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Showing posts from March, 2009

I Will Accept You

Spurgeon's Morning and Evening are sent to me every day via email. This is tonight's devotion--a must read:
The merits of our great Redeemer are as sweet savour to the Most High. Whether we speak of the active or passive righteousness of Christ, there is an equal fragrance. There was a sweet savour in His active life by which He honoured the law of God, and made every precept to glitter like a precious jewel in the pure setting of His own person. Such, too, was His passive obedience, when He endured with unmurmuring submission, hunger and thirst, cold and nakedness, and at length sweat great drops of blood in Gethsemane, gave His back to the smiters, and His cheeks to them that plucked out the hair, and was fastened to the cruel wood, that He might suffer the wrath of God in our behalf. These two things are sweet before the Most High; and for the sake of His doing and His dying, His substitutionary sufferings and His vicarious obedience, the Lord our God accepts us. What a prec…

Semper Reformanda (Always Changing)

At the end of The Final Battle, the last of The Chronicles of Narnia, Eustace, Jill, Poggin and Tirian are urged to go further up and further in. This is seen as the great adventure awaiting those who are loyal to Aslan, the Christ figure in the story. But this journey doesn't start after this life is over. We are called to go further up and further in starting now. It's otherwise called growing up or maturing. This process isn't painless. It involves change and change never comes easy. Some of us hate it. Sue Cameron writes:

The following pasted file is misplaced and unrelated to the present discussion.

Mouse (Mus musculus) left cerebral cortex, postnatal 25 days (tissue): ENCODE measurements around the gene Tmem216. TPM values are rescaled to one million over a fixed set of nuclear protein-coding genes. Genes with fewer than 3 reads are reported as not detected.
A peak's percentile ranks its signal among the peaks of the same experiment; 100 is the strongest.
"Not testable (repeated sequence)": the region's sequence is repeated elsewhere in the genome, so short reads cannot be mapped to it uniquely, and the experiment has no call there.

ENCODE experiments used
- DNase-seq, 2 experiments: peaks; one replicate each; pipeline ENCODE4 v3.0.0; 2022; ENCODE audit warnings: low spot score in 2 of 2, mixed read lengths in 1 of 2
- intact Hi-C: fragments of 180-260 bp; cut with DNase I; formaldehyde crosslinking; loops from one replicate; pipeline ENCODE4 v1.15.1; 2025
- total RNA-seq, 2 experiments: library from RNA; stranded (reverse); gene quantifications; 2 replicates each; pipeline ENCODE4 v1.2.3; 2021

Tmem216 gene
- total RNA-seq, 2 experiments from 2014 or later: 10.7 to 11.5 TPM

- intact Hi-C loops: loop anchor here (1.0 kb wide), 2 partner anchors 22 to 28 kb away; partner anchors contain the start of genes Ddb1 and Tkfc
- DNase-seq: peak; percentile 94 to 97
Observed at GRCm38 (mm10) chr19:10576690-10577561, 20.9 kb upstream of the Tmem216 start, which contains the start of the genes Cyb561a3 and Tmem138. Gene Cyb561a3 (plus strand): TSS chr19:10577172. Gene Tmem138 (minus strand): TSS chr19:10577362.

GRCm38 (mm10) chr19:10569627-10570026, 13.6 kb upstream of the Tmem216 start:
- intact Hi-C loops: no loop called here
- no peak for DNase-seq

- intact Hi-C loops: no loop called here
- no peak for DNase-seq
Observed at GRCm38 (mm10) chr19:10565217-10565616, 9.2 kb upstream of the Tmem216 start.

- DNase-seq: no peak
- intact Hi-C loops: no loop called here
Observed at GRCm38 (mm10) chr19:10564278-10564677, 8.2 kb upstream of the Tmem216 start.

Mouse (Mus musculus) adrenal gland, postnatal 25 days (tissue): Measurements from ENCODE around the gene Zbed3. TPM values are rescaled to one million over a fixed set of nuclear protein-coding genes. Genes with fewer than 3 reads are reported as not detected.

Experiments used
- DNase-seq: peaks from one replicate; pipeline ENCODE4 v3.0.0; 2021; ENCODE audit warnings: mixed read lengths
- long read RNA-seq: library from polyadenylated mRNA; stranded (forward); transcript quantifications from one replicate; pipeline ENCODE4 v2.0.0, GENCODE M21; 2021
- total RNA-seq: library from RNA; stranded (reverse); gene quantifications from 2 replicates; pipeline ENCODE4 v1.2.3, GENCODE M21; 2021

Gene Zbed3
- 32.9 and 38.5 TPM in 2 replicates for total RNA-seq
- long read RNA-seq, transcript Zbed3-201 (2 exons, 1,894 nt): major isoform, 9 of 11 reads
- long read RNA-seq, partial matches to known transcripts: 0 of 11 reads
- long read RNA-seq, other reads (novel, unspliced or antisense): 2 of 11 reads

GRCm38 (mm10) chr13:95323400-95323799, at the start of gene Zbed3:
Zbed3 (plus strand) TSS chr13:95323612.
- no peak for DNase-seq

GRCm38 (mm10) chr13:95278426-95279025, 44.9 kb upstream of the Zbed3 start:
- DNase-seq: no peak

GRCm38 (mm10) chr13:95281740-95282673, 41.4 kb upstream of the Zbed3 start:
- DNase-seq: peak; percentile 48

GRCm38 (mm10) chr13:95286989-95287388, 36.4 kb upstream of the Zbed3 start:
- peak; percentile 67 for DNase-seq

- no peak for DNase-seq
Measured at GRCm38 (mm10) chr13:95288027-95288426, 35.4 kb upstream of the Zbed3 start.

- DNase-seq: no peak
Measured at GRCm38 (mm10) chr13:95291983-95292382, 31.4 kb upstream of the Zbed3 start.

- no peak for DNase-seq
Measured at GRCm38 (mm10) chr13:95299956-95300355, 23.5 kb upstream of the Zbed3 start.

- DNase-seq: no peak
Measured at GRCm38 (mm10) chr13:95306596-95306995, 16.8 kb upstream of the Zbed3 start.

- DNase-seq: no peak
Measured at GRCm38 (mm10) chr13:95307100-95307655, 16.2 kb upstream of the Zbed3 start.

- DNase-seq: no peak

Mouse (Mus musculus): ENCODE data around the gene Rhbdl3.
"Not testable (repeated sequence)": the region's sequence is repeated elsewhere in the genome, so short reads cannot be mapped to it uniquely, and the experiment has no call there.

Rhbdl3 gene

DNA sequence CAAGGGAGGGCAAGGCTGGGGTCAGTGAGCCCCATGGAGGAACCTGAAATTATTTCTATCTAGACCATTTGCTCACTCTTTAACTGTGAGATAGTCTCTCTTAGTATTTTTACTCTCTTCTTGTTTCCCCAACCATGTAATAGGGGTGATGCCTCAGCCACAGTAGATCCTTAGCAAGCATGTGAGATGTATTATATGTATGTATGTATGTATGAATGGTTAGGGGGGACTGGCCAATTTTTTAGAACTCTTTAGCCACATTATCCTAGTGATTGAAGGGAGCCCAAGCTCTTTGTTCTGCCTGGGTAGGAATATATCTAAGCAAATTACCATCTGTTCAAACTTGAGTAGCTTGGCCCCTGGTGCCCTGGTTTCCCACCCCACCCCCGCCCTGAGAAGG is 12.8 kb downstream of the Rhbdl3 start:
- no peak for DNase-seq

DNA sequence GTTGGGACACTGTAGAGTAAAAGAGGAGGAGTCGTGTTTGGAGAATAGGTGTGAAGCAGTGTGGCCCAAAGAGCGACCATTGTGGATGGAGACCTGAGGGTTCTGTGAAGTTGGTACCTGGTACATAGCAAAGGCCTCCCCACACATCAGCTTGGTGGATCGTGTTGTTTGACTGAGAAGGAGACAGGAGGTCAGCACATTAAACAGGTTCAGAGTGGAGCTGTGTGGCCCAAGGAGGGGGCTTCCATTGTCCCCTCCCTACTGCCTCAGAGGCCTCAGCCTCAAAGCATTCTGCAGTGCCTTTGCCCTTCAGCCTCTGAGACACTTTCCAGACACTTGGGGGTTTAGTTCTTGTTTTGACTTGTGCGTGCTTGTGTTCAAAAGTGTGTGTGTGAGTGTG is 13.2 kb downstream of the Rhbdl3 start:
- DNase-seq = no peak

Remember what it was like being born? You don't recall the bright lights, the screaming? The whole process would be much nicer without the stage known as transition. It's the most intense, demanding and productive part. Hard? Yes. Necessary? Absolutely. New life will not emerge without transition.
What's true during our initial entry into daylight continues as we mature: Times of transition are some of the most difficult and challenging peri…

Knowing God and Knowing Ourselves

Everyone needs something that keeps them going--a drive that presses them on. For some it is their families. For others it is their job. Still others have a hobby or love of sports that keeps them motivated. All these things have an important place in my life, but the greater motivation is described in the Bible in several ways: "Christ in you the hope of glory" "to know you and the power of the resurrection" "crucified in Christ...therefore Christ now lives in me" "you shall be my people and I will be your God." All of these Biblical phrases can be summed up by saying that my greatest motivation in life is knowing God. But to know God, I must know myself. And to know myself rightly I must know God. This is what Calvin says at the beginning of his Institutes. Blaise Pascal shows how Christ is central to this knowing God and knowing ourselves:

“Knowing God without knowing our own wretchedness